Pertuzumab is a monoclonal antibody with a distinct binding site from trastuzumab, which inhibits a process know as receptor dimerization. In recent studies, the addition of pertuzumab to combination therapy has led to significant improvements in progression-free survival (PFS) in patients with HER2-positive MBC and higher response rates in the preoperative setting. Pertuzumab (Omnitarg / now FDA-approved as "Perjeta") is like trastuzumab, a humanized anti-HER2 monoclonal antibody, which appears to have some unique synergy with trastuzumab.
The Evidence of Efficacy
The Phase III, double- blind CLEOPATRA trial of pertuzumab + trastuzumab, where patients were randomly assigned to treatment with docetaxel plus trastuzumab (TH), combined with either placebo or pertuzumab, showed an objective response rate of 24.2% (CR + PR) and clinical benefit rate of 50% (CR + PR + SD) in patients who had progressed on prior trastuzumab therapy, with five patients (7.6%) experiencing a complete response, eleven patients (16.7%) experiencing a partial response, and 17 patients (25.8%) experiencing stable disease for 6 or more months; representing overall a 38% reduction in risk. Overall, the combination of pertuzumab and trastuzumab was well tolerated, and AEs were mild to moderate. The investigators called the magnitude of effects with the pertuzumab combination “unprecedented,” and speculated that the new HP regimen could be a practice-changing discovery for the treatment of patients with HER2-positive, first-line metastatic breast cancer, especially since subgroup analyses revealed that the beneficial effect of pertuzumab on PFS occurred regardless of the patients’ prior exposure to adjuvant or neoadjuvant chemotherapy, or their hormone receptor status, or their HER2 positivity from IHC versus FISH. I have some reservations as to the methodology of the CLEOPATRA trial, and would mute the claims somewhat, although coupled with the other data I briefly note below, it is reasonably clear that pertuzumab can positively affect outcome when added to trastuzumab therapy.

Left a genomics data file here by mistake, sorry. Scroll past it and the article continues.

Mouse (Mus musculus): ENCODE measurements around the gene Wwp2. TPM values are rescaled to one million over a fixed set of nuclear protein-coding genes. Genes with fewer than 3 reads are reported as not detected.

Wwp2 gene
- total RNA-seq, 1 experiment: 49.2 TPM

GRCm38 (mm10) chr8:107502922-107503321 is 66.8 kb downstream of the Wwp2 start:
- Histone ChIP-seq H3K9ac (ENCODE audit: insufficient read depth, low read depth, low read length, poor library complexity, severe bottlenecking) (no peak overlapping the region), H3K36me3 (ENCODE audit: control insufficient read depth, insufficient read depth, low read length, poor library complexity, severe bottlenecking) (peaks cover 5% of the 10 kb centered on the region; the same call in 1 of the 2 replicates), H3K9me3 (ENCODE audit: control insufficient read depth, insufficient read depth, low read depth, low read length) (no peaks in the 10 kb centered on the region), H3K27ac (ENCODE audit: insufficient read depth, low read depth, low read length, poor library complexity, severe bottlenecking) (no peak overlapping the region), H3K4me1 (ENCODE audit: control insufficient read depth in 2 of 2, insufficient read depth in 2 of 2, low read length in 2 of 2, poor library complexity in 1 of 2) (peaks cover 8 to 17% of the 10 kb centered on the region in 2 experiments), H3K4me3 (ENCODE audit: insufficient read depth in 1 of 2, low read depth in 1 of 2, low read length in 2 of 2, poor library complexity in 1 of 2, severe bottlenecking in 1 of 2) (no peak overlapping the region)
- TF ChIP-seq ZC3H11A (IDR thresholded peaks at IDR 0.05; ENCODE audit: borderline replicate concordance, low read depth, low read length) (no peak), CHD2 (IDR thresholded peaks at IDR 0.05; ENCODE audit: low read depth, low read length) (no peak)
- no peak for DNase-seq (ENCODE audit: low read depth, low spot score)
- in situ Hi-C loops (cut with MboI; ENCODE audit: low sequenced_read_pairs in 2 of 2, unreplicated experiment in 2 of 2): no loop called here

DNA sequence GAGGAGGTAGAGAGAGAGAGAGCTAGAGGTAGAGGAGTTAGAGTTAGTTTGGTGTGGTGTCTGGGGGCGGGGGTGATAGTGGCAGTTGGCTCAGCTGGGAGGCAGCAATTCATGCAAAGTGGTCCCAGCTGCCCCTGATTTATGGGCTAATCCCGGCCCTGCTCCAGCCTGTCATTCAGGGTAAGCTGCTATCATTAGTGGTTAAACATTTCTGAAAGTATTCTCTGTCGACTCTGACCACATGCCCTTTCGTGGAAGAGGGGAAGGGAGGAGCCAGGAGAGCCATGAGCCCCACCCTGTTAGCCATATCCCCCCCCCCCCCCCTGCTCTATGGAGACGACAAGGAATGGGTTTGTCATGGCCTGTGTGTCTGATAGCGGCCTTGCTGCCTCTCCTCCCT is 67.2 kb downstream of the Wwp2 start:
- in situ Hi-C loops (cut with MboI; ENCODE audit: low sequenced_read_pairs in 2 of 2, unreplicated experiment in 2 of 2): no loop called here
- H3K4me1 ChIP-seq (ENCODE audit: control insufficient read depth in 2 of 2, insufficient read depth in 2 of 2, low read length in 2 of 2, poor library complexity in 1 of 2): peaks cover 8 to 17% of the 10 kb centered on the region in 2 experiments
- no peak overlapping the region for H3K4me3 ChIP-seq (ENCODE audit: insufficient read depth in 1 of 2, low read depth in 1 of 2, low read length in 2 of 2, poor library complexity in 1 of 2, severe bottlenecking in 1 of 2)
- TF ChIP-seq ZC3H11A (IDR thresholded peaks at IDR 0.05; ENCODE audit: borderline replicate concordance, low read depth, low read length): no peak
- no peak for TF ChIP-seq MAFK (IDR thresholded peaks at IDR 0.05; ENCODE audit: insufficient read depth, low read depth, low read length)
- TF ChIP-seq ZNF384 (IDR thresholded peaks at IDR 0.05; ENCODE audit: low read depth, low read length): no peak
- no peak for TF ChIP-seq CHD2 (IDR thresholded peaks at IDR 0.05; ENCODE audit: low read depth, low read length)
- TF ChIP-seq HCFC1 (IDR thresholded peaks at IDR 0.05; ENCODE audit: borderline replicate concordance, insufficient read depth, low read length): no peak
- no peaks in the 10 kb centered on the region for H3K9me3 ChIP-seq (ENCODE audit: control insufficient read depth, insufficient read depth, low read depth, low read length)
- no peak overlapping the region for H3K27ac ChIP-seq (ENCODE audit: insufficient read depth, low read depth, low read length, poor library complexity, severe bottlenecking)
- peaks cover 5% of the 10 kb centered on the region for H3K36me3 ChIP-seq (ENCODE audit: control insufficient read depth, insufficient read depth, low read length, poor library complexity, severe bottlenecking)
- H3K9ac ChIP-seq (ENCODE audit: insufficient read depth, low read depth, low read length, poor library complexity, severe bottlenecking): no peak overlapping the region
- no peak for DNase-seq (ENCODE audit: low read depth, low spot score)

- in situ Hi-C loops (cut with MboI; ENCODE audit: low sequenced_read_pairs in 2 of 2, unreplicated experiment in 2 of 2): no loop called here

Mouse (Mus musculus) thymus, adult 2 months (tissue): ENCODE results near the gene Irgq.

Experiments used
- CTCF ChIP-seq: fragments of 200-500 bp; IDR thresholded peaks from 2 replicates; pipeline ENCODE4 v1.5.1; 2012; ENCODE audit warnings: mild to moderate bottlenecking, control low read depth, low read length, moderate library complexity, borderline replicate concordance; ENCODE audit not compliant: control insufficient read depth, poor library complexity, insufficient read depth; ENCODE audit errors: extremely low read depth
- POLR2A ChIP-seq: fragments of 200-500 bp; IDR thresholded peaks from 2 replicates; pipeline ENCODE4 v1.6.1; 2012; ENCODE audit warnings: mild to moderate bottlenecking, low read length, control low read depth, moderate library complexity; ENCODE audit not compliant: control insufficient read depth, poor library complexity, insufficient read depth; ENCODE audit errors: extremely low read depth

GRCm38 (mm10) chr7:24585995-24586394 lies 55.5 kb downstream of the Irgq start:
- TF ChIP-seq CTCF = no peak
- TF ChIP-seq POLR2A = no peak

In addition, the randomized open-label phase II neoadjuvant trial [NEOSPHERE] reported pathologic complete response (pCR) rates of 45.8% and 29% in patients treated with TPH ( docetaxel, , pertuzumab, trastuzumab) and versus TH (docetaxel plus trastuzumab), respectively, and this was confirmed in the recent TRYPHAENA trial,, while a recent phase III clinical trial [Baselga 2012] showed that the combination of trastuzumab plus pertuzumab (PH) and chemotherapy increased both PFS AND improved overall survival (OS) when compared with trastuzumab plus chemotherapy. But note that the non-randomized Cortés trial (2012) that tested pertuzumab monotherapy versus pertuzumab + trastuzumab showed disease progression in all patients treated with pertuzumab monotherapy, suggesting strongly that single-agent pertuzumab has minimal activity. Thus, we can conclude that the combination trastuzumab plus pertuzumab appears to be a highly active and effective therapeutic strategy even despite previous progression on trastuzumab.
Where Pertuzumab Fits in, In the Anti-Her2 Arsenal
So it is clear the pertuzumab joins the ranks of T-DM1 as the most important breakthroughs in treating HER2+ disease since trastuzumab itself was introduced (with for me T-DM1 holding the easy edge of higher efficacy), and unlike T-DM1 which is only now available on clinical trial, pertuzumab is now FDA approved. However, bear in mind that currently the approval is only in combination with trastuzumab + docetaxel chemotherapy, and solely for HER2-positive women in the first line, who have not received prior chemotherapy, or anti-HER2 therapy for metastatic disease. Note however that this still allows having received chemotherapy and/or anti-HER2 therapy in the adjuvant or neoadjuvant therapy. As with most therapies for advanced disease, it is likely that oncologists may deploy pertuzumab beyond its label indication, although insurance coverage might then be the issue.
For me, who am always an advocate of pushing the envelop of therapies in clinical practice before reverting to clinical trials, I make any exception here: I find the evidence sufficiently compelling - and exciting - for both pertuzumab and T-DM1 that clinical access or clinical trials, if eligibility is met, can and should be considered on a par with the best of standard anti-HER2 therapies.
Breast Cancer Watch